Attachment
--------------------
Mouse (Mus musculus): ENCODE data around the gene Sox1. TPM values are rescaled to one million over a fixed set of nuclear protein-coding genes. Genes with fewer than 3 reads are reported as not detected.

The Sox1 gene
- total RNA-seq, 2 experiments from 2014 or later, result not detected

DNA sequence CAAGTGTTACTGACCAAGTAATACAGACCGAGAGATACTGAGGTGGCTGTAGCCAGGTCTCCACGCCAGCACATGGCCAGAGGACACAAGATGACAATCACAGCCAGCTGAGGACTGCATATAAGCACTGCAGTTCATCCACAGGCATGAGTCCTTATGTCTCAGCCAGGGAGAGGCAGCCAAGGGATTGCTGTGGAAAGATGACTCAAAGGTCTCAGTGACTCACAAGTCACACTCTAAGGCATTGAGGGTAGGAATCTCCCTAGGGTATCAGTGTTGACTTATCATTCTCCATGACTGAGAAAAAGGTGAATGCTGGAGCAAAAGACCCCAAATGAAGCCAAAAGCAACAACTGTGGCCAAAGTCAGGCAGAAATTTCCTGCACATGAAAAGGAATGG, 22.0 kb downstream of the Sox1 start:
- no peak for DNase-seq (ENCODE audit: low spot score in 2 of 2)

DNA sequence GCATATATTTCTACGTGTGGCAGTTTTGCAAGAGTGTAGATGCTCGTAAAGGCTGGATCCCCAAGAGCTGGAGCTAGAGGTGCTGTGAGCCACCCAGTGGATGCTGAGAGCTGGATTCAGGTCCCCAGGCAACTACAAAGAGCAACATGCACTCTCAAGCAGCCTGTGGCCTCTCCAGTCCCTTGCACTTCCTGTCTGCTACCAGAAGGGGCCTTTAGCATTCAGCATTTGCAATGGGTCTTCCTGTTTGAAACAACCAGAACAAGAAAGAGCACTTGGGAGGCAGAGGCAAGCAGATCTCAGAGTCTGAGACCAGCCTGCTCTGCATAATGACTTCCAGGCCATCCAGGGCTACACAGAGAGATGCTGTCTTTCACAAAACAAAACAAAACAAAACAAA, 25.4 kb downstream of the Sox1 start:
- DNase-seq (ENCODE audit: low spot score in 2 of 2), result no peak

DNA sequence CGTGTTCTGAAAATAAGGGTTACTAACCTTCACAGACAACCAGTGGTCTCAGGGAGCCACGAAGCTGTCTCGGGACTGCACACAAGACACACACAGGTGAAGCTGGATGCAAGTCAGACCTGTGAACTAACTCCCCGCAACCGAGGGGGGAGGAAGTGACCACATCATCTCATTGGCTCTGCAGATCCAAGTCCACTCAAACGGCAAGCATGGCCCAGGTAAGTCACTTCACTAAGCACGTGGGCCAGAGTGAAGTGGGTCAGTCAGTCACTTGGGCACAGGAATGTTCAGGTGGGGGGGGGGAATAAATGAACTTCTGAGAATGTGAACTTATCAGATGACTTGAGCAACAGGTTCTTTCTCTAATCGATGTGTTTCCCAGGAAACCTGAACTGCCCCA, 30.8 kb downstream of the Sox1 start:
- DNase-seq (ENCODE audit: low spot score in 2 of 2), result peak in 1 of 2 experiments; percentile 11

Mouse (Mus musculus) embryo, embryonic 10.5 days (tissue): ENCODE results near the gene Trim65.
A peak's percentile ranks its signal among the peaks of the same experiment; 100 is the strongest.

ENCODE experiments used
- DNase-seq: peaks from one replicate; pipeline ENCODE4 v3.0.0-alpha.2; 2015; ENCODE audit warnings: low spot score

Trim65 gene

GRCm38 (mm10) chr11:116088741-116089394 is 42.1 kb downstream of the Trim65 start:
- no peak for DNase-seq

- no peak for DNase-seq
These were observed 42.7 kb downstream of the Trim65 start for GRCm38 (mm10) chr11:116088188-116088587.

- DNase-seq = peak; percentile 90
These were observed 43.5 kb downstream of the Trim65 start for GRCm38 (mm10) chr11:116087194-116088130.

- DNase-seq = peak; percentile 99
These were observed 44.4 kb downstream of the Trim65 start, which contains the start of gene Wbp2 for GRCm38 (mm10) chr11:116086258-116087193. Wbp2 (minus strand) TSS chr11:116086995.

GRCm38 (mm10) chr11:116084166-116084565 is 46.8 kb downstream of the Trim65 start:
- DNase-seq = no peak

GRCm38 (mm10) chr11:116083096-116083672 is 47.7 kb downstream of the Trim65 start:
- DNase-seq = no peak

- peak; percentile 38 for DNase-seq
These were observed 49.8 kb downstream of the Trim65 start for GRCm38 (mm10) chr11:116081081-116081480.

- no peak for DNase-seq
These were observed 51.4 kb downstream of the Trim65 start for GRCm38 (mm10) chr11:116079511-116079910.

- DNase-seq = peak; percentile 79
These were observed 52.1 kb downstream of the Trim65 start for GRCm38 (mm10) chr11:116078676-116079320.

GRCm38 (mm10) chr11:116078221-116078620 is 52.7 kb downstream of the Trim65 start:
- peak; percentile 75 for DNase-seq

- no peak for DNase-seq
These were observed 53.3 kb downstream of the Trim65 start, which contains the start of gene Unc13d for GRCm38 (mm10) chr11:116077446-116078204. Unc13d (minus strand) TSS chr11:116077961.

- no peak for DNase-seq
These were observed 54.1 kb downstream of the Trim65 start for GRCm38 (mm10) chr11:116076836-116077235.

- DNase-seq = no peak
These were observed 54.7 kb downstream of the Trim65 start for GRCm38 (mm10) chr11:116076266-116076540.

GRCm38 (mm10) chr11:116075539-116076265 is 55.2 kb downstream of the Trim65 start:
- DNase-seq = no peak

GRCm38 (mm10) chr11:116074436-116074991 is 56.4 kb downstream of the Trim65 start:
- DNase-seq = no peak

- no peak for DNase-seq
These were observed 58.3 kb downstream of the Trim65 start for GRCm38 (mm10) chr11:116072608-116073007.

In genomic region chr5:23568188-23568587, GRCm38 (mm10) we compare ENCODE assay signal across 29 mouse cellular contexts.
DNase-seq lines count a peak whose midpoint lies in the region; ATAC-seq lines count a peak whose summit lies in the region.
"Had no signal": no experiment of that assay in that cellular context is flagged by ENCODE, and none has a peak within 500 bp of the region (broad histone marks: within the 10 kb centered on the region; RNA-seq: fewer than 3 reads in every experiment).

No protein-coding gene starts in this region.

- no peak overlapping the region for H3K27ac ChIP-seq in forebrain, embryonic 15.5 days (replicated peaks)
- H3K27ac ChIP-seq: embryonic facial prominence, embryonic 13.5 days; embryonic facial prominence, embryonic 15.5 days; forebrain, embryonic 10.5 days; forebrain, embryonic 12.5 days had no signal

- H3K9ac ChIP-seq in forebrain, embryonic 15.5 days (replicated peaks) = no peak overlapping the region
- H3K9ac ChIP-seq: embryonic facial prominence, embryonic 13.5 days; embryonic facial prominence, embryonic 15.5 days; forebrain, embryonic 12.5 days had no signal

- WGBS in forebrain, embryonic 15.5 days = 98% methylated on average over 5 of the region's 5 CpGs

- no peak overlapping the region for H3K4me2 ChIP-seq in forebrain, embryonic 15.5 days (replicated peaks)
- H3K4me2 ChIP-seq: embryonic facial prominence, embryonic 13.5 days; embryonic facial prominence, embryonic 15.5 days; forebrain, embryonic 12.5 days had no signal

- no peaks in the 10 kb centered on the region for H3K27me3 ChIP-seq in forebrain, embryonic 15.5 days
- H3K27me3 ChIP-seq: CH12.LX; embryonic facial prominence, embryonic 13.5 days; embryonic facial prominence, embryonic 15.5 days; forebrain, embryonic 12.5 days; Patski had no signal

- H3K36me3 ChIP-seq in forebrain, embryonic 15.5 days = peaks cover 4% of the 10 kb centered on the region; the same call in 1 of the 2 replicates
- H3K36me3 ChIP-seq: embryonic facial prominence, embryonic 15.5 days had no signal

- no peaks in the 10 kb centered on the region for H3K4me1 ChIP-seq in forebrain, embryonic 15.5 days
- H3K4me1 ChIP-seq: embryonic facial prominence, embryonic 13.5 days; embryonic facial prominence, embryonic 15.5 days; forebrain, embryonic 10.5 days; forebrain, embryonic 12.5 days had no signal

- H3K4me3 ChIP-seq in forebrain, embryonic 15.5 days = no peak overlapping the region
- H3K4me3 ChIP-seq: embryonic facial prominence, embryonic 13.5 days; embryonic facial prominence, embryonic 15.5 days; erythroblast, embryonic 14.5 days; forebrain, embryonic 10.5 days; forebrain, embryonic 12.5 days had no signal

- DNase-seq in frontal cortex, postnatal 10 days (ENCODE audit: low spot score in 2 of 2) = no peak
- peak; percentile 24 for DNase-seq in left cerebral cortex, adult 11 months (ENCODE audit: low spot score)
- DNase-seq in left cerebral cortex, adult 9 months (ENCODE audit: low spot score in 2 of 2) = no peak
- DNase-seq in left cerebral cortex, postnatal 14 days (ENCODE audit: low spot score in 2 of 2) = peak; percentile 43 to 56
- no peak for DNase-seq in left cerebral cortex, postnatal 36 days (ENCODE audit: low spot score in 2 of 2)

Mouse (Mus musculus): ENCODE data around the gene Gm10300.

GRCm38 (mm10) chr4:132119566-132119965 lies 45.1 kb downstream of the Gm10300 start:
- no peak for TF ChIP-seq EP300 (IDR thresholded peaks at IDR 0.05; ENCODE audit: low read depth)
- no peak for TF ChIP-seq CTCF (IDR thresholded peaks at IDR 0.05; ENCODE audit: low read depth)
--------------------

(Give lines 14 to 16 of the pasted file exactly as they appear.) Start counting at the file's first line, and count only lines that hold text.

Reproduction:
Trim65 gene

GRCm38 (mm10) chr11:116088741-116089394 is 42.1 kb downstream of the Trim65 start:
- no peak for DNase-seq